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tabby cat

 tabby cat

 tabby cat
 tabby cat

We have all heard the term "tabby cat", but how many of us know exactly what it means ?

In common use, the "tabby" descriptor is a kind of general term for cats with a variety of striped marks on their coat, which is mostly accurate, but there is a little more than that.

The term "tabby" describes the marks of a domestic cat (hawksbill or calico, for example), not his breed. This means that although a tabby cat is not a specific breed, a cat of a specific breed, such as a Maine Coon, can be described as a tabby cat.

Let's start our exploration of tabby cats with a scientific overview of how tabby patterns occur.

a pattern of brindle occurs when the pigment in the hair stems is alternating bands of light and dark. "If the hair is full of solid pigment, the cat will not be brindle."

Tabby fur can appear in all breeds and three genes are responsible for tabby marks. These are: Agouti signaling protein (ASIP), Mc1R and Taqpep.

The ASIP gene determines whether a cat's coat is solid or with bands, while the Mc1R gene controls the color of its coat. the pigment will be in bands on the hair stems and the tabby pattern will indicate ... If a cat has two non-ASIP recessive genes, the hair stems will be strong. and the tabby pattern will not be displayed. "

A kitten is born with the fur pattern he will own for the rest of his life, says Dr. Robert Grahn, a forensic analyst at UC Davis' veterinary genetics laboratory.

There are four varieties of brindle: mackerel, classic, marked and spotted. Of the four species, mackerel is the most common variety. You know this model well. It's the one that looks more like tiger stripes in a tabby cat with ginger or orange along the back and around the legs and tail, and unlike the cat type, Characteristic, dotted stripes of lines, bands, swirls or swirls in the body: neck, shoulders, sides, flanks, chest and belly. The tabby is not a breed of cat, but a type of fur that is found in almost all genetic lines of domestic cats, regardless of their status. The brindle pattern is found in many official cat breeds and is a feature of the local breed extremely common among the general cat population worldwide. The striped pattern is natural and is related to the fur of the direct ancestor of the domestic cat and its close relatives, the African wildcat (Felis lybica lybica), the European wildcat (Felis silvestris silvestris) and the Asian wildcat ( Felis lybica ornata), all of whom have similar coats, both by pattern and color. A genetic study of tabbies revealed that five genetic groups were ancestral for cats from various parts of the world .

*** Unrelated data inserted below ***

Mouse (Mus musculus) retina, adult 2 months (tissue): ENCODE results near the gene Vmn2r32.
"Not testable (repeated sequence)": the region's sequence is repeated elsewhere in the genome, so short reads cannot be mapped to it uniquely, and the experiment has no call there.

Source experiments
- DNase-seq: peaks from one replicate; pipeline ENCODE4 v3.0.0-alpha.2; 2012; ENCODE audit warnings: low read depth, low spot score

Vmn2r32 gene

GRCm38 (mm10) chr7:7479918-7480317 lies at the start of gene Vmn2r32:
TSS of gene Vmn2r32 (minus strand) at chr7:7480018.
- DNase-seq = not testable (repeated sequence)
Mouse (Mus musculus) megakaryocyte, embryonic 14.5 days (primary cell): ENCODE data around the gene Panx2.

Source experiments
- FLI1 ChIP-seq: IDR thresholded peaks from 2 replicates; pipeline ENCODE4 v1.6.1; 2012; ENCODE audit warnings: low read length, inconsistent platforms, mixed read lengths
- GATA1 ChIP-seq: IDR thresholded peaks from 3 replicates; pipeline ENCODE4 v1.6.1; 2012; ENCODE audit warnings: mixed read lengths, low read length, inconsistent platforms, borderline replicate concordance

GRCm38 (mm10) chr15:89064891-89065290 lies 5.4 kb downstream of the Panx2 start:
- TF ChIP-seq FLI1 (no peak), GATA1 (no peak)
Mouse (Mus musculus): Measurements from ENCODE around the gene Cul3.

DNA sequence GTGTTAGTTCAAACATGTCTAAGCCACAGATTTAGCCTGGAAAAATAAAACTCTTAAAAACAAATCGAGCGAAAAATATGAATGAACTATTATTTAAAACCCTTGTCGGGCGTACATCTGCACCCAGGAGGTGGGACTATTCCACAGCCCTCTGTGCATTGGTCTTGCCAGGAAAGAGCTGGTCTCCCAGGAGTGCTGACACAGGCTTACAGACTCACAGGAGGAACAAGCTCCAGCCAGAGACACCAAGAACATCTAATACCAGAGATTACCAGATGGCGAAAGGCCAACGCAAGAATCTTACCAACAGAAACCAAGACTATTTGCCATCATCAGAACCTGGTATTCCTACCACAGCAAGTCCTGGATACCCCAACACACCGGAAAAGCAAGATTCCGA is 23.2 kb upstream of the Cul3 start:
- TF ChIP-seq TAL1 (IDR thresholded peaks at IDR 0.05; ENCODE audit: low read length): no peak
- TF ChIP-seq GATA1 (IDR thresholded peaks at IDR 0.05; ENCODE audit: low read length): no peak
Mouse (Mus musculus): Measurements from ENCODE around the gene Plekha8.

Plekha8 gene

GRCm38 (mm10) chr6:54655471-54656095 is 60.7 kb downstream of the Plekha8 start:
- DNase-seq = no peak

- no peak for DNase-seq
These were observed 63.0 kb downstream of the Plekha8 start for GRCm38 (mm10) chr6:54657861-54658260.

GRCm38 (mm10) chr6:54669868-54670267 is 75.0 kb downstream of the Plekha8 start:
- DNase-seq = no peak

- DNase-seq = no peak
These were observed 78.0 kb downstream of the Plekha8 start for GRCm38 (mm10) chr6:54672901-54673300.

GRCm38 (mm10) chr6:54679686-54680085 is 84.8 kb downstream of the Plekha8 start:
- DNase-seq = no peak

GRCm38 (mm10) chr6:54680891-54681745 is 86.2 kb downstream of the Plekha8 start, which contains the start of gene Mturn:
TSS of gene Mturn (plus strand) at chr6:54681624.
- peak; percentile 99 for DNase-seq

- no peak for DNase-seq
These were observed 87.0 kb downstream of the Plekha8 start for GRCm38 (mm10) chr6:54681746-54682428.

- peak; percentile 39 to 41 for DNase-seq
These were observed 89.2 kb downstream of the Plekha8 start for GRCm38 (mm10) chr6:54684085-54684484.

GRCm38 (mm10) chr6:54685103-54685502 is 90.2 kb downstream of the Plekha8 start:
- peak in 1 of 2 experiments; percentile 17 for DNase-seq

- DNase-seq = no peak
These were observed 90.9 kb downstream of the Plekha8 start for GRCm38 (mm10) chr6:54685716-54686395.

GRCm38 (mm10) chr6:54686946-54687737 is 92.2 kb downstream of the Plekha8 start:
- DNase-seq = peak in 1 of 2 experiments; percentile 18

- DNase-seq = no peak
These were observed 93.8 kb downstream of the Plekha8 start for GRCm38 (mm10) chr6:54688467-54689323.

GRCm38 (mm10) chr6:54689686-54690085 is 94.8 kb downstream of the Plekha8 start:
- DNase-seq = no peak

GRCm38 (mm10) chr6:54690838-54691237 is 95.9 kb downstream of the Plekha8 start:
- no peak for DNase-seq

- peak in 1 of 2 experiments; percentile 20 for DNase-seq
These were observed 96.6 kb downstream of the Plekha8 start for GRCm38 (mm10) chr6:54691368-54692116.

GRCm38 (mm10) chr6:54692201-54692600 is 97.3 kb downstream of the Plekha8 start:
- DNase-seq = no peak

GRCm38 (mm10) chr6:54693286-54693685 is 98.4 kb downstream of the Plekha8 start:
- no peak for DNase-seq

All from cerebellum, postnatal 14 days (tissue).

The classic tabbies have wide swiveling stripes, a porthole shape on either side of the body and a butterfly shape on the shoulders. The classic tabby have striped legs and tails, an M on the forehead and a dark line that runs along the spine.

These Abyssinian cats are considered marked tabbies. Marked tabbies lack pattern in the body, but may have scratches on the head and limbs, says Grahn. Abyssinian cats (sometimes called "agouti" hairs) and Singapura are examples of tabby.

Finally, colorful tabbies are exactly as described: colorful. They have random dots on the back and sides. Barbee quotes Bengal, Egyptian Mau, Ocicat and Pixiebob as examples of spotted or spotted tabbies.

The four varieties of tabby are presented in different cat color patterns, which include, among others, brown, blue, red, white or cream and chocolate, says Barbee There is no relation between cat marks and other physical characteristics such as fur length and body size .